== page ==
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                          I use bsdtar for this on Arch Linux. It’s the libarchive backed tar implementation from FreeBSD. It handles all formats you usually encounter. I have it aliased to tar for muscle memory reasons.

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                            Thanks. TIL about bsdtar.

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                            This is the reason I have alias vim=‘emacsclient -nc’

                            And relatedly the reason that I install dtrx on every machine I touch.

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                              Lol. I had the same vim alias but memory willingly moved over to ec (emacsclient alias).

                              Thanks. TIL about dtrx.

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                                Yep. And I have some more of that sort:

                                alias ecc='emacsclient -c'
                                alias eccn='emacsclient -c -n'
                                alias ecn='emacsclient -n'
                                alias ecnw='emacsclient -c -nw'

                                (I should use them more often. I actually forgot about them until this comment. :-)

                                Another set of aliases which I consider life hacks of this kind, i.e. which I use all the time:

                                Git related
                                alias amend='git commit --amend'
                                alias ga='git annex'
                                alias gap='git add -p'
                                APT-related or otherwise debian-specific
                                alias acs='apt-cache show --no-all-versions'
                                alias acp='apt-cache policy'
                                alias acr='apt-cache rdepends'
                                alias ac/='apt-cache search'
                                alias acn='apt-cache search -n'
                                alias af/='apt-file search'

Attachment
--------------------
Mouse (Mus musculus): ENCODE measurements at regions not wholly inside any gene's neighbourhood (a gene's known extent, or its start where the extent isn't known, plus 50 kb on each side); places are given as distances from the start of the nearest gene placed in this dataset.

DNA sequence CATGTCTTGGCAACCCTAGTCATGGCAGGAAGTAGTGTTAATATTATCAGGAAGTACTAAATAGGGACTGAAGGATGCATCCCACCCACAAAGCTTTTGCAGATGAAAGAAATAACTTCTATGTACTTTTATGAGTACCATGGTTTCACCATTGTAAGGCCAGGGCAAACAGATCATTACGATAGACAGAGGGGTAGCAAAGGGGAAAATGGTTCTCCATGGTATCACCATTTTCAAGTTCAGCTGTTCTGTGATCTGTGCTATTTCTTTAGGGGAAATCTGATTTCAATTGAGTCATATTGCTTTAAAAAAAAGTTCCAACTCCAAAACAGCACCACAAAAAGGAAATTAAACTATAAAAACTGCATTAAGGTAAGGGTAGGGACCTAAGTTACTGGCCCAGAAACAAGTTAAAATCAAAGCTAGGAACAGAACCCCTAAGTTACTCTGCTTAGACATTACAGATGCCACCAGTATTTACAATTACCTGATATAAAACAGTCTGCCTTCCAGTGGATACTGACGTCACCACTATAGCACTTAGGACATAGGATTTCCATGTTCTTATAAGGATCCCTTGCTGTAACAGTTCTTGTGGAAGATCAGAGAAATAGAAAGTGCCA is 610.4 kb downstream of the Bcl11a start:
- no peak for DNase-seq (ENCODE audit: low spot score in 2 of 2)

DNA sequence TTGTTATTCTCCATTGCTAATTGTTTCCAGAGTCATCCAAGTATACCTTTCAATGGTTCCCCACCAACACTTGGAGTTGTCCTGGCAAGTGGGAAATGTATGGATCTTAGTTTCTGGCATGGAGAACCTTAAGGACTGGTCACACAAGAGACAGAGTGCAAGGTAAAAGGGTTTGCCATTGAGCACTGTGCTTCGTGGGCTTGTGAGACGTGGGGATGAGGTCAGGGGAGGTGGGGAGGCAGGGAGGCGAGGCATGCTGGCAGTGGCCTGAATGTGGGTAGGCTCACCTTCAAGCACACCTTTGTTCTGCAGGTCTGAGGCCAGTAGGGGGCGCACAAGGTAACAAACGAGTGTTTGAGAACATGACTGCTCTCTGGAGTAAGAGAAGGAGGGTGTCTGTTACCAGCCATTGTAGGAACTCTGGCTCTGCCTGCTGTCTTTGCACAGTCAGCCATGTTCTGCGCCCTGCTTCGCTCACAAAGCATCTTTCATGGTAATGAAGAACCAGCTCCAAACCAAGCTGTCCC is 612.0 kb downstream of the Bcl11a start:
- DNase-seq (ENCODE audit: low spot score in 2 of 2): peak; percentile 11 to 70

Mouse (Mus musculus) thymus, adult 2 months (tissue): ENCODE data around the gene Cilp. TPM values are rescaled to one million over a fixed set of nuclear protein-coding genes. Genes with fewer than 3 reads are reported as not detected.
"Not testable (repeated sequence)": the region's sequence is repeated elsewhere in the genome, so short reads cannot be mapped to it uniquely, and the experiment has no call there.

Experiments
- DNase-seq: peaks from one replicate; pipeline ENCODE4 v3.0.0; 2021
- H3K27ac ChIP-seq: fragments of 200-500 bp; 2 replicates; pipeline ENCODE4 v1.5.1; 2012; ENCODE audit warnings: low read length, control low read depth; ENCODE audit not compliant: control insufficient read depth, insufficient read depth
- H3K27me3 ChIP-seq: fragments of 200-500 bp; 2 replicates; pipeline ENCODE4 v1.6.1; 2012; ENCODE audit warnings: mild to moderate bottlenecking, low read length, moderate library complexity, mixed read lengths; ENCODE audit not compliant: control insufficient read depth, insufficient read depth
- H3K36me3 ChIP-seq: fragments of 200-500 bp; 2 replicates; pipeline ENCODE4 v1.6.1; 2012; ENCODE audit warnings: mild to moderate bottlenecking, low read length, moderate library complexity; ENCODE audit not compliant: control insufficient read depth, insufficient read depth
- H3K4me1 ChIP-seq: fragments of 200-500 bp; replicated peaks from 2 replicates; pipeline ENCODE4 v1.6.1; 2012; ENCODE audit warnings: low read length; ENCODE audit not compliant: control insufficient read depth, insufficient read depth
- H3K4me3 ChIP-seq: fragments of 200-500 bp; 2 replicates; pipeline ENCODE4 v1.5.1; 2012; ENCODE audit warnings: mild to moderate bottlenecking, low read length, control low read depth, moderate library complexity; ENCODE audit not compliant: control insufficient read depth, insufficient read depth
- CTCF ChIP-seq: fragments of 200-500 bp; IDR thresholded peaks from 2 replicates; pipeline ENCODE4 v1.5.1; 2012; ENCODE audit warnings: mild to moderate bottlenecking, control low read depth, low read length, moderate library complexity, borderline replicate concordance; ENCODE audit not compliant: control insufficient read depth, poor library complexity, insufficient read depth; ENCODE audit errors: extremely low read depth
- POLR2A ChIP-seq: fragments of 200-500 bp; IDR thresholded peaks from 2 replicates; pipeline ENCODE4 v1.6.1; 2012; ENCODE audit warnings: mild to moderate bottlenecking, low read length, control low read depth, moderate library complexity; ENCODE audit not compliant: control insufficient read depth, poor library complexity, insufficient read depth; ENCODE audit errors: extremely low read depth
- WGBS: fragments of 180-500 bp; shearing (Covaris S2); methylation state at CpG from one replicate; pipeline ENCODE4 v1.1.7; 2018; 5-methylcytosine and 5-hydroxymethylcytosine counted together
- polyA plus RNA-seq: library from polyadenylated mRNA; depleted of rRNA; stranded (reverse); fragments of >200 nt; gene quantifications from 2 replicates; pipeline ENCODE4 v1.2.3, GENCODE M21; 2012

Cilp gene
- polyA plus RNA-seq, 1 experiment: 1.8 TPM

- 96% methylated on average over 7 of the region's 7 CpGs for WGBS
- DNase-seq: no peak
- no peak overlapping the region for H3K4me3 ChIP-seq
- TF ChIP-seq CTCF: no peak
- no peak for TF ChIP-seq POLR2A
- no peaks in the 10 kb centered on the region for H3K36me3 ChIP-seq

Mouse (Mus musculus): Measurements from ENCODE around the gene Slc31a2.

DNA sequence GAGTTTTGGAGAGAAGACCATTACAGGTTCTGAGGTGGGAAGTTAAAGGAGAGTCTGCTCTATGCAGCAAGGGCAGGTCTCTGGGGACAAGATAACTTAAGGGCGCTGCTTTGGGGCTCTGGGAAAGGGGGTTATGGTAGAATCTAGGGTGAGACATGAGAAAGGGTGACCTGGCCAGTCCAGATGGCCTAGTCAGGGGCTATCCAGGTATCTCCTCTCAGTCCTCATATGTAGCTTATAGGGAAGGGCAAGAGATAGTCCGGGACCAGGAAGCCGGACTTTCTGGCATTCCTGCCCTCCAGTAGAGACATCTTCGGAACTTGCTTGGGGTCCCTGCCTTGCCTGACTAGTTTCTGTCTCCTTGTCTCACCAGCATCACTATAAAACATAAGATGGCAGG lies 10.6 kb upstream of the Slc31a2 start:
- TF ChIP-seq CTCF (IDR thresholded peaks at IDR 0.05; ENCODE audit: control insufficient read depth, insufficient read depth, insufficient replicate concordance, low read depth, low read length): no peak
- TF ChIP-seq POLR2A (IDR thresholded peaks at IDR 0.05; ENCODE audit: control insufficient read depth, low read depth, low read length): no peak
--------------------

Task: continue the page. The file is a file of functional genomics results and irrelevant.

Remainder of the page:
alias afl='apt-file list'
                                alias acsrc='apt-cache showsrc'
                                # Use like "btsmutt 123456" to open a Debian bug report in mutt
                                alias btsmutt='bts --mbox show'

                                (Aliases with a slash in their name IIRC don’t work in Bash, but they do work in Zsh. So I mostly don’t care about that detail.)

                                And yeah, in the meanwhile I could replace apt-get and apt-cache in most of these with just apt. I’d though still keep the alias names due to muscle memory…

                                SSH related
                                # My "get me a remote screen session and stay connected no matter how" command
                                function asc() {
                                    # Set the title to something more obvious, e.g. the expanded
                                    # alias, eh, function
                                    print -Pn "\e]0;%n@%m: autossh -t $* 'screen -RdU'\a";
                                    # For the following hack for getting ssh-agent to work inside the
                                    # reattached screen session, see
                                    # http://samrowe.com/wordpress/ssh-agent-and-gnu-screen/ and
                                    # http://www.stderr.nl/Blog/Software/Mutt/MuttRemoteAttachments.html?seemore=y
                                    autossh -x -A -t "$@" 'screen -RdU'
                                compdef asc=ssh

                                (Granted, it’s a bit too complex for an alias and that compdef thingy is zsh-specific, but not required.)

                                alias t=task
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                                  Thanks. Interesting to see. I used to have many equivalents to these. Over time, they have gradually dissapeared to Emacs flows (ie. magit). If invoking shell utils, I now use dwim wrappers for password protecting pdfs, creating macOS icons, and all others here.